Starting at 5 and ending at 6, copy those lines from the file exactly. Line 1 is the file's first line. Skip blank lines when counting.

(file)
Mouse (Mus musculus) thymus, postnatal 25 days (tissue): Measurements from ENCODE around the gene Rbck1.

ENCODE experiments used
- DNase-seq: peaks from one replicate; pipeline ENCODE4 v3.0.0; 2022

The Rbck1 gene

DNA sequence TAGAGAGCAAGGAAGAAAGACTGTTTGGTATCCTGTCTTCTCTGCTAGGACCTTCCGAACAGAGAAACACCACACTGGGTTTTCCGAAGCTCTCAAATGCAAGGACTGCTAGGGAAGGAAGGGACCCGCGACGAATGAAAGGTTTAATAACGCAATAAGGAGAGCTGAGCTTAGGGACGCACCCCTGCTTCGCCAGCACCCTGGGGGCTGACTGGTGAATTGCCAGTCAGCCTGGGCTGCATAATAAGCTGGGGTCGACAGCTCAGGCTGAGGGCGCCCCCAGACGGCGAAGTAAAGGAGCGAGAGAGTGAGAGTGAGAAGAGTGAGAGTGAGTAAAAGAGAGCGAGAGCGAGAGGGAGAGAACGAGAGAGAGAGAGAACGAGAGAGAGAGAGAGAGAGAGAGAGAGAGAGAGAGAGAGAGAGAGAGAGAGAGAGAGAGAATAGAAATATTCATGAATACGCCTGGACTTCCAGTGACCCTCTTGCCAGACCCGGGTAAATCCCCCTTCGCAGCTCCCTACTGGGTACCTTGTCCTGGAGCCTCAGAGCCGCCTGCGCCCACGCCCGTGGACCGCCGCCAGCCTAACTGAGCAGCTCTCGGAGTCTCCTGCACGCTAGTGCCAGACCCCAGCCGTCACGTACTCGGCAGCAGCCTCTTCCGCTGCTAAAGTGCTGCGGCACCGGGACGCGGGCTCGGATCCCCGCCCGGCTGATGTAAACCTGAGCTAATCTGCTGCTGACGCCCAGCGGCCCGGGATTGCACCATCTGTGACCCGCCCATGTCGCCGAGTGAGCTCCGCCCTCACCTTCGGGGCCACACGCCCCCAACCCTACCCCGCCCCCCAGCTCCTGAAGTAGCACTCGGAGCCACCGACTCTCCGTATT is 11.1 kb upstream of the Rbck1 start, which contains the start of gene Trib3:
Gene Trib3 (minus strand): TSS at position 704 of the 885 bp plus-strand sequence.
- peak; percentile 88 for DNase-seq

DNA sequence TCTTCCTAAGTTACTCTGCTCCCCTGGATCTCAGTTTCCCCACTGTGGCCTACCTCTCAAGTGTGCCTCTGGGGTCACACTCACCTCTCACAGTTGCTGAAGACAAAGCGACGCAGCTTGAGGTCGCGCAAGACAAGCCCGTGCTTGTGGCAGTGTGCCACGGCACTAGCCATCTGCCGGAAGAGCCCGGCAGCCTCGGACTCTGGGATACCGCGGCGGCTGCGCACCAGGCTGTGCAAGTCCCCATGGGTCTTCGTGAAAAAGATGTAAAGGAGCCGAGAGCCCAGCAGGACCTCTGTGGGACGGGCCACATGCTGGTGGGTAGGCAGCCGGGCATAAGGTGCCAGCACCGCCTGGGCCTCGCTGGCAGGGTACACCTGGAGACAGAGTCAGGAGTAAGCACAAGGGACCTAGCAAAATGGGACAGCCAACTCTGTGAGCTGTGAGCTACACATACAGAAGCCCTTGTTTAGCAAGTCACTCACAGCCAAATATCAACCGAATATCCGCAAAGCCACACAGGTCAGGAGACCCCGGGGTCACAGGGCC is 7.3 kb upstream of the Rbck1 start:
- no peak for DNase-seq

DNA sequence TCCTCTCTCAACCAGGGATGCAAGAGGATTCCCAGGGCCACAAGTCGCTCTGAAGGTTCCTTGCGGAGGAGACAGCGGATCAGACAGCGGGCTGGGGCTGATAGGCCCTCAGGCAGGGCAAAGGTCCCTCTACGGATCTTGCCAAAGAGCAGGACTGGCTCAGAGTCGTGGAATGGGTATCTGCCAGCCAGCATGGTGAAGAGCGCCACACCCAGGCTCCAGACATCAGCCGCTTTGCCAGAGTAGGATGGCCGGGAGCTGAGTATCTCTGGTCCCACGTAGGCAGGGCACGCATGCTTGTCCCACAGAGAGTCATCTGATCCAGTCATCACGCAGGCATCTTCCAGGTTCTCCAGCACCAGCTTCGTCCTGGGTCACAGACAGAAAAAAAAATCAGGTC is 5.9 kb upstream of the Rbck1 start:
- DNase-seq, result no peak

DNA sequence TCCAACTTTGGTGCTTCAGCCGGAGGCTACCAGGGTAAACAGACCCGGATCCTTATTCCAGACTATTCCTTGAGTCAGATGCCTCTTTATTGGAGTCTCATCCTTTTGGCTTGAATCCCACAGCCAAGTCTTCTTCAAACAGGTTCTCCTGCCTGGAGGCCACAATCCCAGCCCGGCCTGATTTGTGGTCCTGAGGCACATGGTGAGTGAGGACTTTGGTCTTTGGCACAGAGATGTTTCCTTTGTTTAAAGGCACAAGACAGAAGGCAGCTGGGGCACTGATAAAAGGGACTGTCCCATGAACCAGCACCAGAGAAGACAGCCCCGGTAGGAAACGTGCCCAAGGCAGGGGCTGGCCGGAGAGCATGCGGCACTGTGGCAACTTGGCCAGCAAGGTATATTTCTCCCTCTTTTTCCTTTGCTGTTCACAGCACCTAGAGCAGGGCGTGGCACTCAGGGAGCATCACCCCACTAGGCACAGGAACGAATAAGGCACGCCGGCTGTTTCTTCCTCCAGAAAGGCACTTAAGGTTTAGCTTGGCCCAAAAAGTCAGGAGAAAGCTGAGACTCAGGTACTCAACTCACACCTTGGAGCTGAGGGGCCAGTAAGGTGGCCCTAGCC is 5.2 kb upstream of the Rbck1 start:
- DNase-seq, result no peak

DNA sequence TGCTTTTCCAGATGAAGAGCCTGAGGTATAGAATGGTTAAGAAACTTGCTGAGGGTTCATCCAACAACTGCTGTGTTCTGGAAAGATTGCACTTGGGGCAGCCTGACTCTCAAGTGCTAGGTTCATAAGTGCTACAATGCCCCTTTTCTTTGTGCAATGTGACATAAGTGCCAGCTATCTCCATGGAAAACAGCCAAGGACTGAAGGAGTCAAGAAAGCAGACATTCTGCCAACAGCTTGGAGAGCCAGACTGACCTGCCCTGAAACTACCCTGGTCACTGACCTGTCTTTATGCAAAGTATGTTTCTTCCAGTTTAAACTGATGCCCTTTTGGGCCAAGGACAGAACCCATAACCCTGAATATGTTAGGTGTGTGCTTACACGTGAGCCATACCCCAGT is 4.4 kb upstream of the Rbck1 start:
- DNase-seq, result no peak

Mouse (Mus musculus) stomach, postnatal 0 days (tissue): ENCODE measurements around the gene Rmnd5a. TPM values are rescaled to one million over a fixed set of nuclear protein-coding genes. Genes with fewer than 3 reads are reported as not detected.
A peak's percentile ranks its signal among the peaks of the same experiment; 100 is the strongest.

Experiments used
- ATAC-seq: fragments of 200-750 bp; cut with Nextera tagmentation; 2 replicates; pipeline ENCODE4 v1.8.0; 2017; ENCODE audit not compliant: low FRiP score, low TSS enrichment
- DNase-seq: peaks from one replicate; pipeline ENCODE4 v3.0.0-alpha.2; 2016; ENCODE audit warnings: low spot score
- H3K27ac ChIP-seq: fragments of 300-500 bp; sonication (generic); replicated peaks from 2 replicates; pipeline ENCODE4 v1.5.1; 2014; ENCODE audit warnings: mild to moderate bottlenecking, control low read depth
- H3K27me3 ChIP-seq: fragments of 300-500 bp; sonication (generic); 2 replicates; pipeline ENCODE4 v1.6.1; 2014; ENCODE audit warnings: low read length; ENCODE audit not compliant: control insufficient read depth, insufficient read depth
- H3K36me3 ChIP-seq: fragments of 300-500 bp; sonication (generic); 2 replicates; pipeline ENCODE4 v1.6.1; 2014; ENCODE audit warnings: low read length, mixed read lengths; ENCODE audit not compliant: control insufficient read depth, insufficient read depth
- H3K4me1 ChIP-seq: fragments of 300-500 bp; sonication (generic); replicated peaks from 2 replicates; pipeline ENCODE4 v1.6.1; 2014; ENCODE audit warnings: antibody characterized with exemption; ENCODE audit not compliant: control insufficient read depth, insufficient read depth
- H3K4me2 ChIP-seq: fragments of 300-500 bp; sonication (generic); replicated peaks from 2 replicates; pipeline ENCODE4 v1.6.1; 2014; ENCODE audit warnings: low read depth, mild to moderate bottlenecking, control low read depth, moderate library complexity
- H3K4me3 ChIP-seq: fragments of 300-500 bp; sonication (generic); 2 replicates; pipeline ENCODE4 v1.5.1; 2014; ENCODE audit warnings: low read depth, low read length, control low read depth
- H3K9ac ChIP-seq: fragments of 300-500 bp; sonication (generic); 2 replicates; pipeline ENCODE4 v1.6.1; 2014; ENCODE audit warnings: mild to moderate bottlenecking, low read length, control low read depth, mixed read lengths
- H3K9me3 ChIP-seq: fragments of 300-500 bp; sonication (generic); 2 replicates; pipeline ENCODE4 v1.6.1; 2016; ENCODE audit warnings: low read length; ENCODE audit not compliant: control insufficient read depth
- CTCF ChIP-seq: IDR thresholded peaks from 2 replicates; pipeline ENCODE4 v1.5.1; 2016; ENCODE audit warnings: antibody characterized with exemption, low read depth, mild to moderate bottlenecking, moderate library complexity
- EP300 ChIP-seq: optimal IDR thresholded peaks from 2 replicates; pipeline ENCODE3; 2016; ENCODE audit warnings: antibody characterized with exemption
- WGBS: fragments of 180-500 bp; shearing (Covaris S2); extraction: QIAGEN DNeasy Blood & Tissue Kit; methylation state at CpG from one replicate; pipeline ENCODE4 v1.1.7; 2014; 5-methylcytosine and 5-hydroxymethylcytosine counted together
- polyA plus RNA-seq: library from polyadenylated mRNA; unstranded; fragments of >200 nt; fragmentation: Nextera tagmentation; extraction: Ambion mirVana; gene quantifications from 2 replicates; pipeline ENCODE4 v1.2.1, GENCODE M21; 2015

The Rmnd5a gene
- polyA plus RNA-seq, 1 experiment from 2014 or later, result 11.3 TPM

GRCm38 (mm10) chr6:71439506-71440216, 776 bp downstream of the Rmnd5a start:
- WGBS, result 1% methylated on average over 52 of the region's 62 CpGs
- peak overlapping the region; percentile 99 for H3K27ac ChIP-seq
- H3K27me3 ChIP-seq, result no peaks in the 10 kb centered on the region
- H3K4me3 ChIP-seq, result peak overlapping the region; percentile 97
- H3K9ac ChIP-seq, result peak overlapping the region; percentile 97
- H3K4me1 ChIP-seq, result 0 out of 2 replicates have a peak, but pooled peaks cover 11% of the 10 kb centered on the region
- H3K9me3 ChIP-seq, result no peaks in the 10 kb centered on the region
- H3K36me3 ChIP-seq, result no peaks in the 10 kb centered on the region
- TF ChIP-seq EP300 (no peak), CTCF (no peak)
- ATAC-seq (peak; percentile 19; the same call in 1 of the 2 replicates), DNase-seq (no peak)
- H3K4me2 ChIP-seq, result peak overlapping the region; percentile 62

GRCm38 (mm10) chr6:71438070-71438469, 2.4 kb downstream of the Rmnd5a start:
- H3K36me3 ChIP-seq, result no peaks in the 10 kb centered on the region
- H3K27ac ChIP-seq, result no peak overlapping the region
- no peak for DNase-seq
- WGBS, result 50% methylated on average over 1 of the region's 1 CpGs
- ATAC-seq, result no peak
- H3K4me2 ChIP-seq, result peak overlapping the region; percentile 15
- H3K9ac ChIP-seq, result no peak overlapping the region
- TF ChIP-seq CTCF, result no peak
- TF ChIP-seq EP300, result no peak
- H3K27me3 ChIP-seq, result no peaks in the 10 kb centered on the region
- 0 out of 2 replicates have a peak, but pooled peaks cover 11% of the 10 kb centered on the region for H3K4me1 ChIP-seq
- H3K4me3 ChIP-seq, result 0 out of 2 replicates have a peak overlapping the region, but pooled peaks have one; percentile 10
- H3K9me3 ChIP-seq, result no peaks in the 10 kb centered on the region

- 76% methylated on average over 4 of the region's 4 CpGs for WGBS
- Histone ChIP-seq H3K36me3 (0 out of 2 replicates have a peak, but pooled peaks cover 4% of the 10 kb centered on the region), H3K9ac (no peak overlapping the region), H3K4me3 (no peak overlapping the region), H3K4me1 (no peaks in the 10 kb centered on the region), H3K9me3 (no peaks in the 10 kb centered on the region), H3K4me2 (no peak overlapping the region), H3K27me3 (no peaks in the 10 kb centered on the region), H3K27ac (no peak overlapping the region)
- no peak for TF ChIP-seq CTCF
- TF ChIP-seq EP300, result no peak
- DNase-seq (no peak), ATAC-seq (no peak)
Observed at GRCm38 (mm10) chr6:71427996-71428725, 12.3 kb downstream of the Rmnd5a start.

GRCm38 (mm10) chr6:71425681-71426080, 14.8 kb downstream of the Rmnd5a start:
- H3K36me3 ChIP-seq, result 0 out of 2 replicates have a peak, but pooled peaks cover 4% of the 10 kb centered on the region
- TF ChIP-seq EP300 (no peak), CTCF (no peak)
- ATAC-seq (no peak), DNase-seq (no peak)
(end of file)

DNA sequence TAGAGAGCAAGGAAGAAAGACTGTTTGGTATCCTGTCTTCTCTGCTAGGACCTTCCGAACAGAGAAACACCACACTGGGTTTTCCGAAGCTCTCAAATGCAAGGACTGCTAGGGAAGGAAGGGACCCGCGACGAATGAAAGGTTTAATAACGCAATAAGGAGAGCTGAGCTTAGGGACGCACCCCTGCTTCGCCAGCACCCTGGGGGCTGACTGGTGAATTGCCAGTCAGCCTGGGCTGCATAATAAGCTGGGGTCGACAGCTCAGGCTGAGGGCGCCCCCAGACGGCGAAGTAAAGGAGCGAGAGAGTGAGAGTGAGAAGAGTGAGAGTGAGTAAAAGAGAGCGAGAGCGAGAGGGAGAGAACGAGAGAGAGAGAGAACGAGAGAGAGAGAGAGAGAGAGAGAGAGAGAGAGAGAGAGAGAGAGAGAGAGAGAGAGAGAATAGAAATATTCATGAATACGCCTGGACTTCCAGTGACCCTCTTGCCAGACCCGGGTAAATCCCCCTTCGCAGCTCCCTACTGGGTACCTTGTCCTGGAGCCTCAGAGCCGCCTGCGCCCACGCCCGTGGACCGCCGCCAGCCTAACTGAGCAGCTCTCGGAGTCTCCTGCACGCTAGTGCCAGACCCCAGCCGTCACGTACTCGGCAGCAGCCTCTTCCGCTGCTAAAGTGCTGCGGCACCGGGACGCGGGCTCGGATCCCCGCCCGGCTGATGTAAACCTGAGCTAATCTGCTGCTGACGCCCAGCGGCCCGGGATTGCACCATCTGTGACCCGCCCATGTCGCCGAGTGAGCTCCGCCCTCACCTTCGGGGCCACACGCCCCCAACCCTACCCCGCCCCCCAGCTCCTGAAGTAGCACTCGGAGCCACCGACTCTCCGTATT is 11.1 kb upstream of the Rbck1 start, which contains the start of gene Trib3:
Gene Trib3 (minus strand): TSS at position 704 of the 885 bp plus-strand sequence.